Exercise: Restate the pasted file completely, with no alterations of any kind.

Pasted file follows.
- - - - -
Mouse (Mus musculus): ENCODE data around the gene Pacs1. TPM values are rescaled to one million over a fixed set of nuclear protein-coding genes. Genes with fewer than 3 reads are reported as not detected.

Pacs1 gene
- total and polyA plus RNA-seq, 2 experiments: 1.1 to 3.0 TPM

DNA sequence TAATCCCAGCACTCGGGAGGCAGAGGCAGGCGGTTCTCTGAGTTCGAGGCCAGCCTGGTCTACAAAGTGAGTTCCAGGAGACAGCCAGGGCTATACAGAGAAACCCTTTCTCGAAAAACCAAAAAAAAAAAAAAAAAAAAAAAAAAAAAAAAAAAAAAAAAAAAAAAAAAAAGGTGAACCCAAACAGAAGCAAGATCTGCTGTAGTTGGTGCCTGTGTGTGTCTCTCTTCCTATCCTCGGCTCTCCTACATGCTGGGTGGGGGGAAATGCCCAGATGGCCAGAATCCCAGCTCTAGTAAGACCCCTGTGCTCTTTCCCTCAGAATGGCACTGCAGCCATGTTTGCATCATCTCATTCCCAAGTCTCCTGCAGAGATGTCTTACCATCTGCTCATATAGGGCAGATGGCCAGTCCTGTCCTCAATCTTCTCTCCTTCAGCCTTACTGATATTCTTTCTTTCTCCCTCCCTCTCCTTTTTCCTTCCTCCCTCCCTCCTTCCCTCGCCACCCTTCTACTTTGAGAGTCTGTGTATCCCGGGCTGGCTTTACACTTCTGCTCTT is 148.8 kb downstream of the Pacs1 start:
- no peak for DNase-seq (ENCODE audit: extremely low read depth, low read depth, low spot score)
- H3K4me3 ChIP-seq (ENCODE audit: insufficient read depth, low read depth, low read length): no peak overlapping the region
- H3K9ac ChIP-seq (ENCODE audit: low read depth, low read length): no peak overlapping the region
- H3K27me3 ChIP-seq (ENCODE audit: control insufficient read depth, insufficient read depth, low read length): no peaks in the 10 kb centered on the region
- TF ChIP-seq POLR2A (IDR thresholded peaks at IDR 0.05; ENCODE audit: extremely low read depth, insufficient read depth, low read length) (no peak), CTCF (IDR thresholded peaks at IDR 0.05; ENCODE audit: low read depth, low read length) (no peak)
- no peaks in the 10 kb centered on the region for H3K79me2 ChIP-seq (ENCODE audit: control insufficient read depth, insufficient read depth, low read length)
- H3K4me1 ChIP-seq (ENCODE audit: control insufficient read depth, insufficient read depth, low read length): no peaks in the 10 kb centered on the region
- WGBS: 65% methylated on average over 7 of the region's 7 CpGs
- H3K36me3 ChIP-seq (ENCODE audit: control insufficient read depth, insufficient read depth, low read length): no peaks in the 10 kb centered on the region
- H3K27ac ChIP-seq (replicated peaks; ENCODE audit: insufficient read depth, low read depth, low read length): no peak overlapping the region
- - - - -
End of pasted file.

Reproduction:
Mouse (Mus musculus): ENCODE data around the gene Pacs1. TPM values are rescaled to one million over a fixed set of nuclear protein-coding genes. Genes with fewer than 3 reads are reported as not detected.

Pacs1 gene
- total and polyA plus RNA-seq, 2 experiments: 1.1 to 3.0 TPM

DNA sequence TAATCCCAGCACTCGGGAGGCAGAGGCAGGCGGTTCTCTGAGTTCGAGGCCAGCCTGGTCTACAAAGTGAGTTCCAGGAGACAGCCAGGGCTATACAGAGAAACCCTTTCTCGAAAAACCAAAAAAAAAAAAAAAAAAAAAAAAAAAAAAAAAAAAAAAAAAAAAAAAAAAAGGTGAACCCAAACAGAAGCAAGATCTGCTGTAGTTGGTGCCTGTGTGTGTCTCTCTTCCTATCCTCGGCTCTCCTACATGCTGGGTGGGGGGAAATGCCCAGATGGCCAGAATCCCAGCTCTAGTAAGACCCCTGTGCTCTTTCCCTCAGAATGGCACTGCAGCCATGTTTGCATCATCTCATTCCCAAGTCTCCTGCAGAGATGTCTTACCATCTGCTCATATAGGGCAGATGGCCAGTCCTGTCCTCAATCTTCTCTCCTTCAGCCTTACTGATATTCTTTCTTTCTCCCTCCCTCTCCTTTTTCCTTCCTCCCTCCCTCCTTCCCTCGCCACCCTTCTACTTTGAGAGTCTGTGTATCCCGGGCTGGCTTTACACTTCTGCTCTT is 148.8 kb downstream of the Pacs1 start:
- no peak for DNase-seq (ENCODE audit: extremely low read depth, low read depth, low spot score)
- H3K4me3 ChIP-seq (ENCODE audit: insufficient read depth, low read depth, low read length): no peak overlapping the region
- H3K9ac ChIP-seq (ENCODE audit: low read depth, low read length): no peak overlapping the region
- H3K27me3 ChIP-seq (ENCODE audit: control insufficient read depth, insufficient read depth, low read length): no peaks in the 10 kb centered on the region
- TF ChIP-seq POLR2A (IDR thresholded peaks at IDR 0.05; ENCODE audit: extremely low read depth, insufficient read depth, low read length) (no peak), CTCF (IDR thresholded peaks at IDR 0.05; ENCODE audit: low read depth, low read length) (no peak)
- no peaks in the 10 kb centered on the region for H3K79me2 ChIP-seq (ENCODE audit: control insufficient read depth, insufficient read depth, low read length)
- H3K4me1 ChIP-seq (ENCODE audit: control insufficient read depth, insufficient read depth, low read length): no peaks in the 10 kb centered on the region
- WGBS: 65% methylated on average over 7 of the region's 7 CpGs
- H3K36me3 ChIP-seq (ENCODE audit: control insufficient read depth, insufficient read depth, low read length): no peaks in the 10 kb centered on the region
- H3K27ac ChIP-seq (replicated peaks; ENCODE audit: insufficient read depth, low read depth, low read length): no peak overlapping the region